If I wanted a smaller diameter, Liros D-Pro Static would be my choice.
    https://www.liros.com/en/…/liros-d-pro-static.html



    Edited by revintage on Jun 27, 2018 - 01:17 PM.

    --
    Brgds
    Lars

    Frankencat 5.5/F18
    Soon Frankencat 5.8/F20
    49er
    --
  • revintageMN3,
    Wonder under what load this sturdy rope is down to 5mm icon_wink .


    this much - thats dux on a 45' rotating mast (all colligo lines and fittings)

    https://www.thebeachcats.com/gallery2/main.php?g2_view=core.DownloadItem&g2_itemId=130090&g2_serialNumber=4

    Actually Mike K knows. He has a pull machine to test these kind of things - he knows real numbers



    Edited by MN3 on Jun 27, 2018 - 07:49 PM.
  • Will soon know ballpark numbers, testing at 100kg and 400kg icon_wink .Edit:

    Was out and tested an hour ago. Used my 10:1 mainsheet system and pulled as hard as I could:
    Rope 5.5mm
    Splice 9mm

    Still to fat for me, as I want 4mm when stretched. Will order 5mm Liros D-pro Static. The answer lies in the weight Dux 5mm is 27gr/m Static is



    Edited by revintage on Jun 28, 2018 - 10:30 AM.

    --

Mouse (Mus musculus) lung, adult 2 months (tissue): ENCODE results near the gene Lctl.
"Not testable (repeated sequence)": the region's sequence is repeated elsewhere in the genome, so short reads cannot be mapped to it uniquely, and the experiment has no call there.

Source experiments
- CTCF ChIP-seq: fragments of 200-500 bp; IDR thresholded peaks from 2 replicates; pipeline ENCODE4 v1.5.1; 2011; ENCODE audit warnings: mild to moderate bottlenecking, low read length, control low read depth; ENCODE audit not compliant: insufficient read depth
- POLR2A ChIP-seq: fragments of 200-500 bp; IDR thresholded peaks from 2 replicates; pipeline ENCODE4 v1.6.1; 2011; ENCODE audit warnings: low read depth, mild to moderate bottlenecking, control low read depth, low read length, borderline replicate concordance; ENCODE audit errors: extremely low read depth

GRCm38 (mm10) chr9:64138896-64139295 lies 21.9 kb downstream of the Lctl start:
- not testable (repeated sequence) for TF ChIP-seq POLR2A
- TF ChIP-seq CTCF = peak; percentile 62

Brgds
    Lars

    Frankencat 5.5/F18
    Soon Frankencat 5.8/F20
    49er
    --
  • QuoteWas out and tested an hour ago. Used my 10:1 mainsheet system and pulled as hard as I could:
    Rope 5.5mm
    Splice 9mm

    Did the trees move? :)

    5mm Liros D-pro : sounds like nice line ..

    I use a turnbuckle in my rig so creep isn't really an issue for me...

    hmmmm
    maybe i will splice my next forestay
  • mikekrantz I replaced all of the standing rigging on an Nacra 20 and reduced the weight of the standing rigging by 75%.

    I think that this might be my boat. I think the weight savings was even more. I will look for pics. Mike is expert on this and highly recommended.

    I will say performance gain was incredible. The rig is stiffer, boat accelerates faster, and less helm due to the elimination of weight up high near the hounds. I don't know why anyone wants wire anymore. This is the schit . . .

    --
    Philip
    --
  • Quote I don't know why anyone wants wire anymore. This is the schit . . .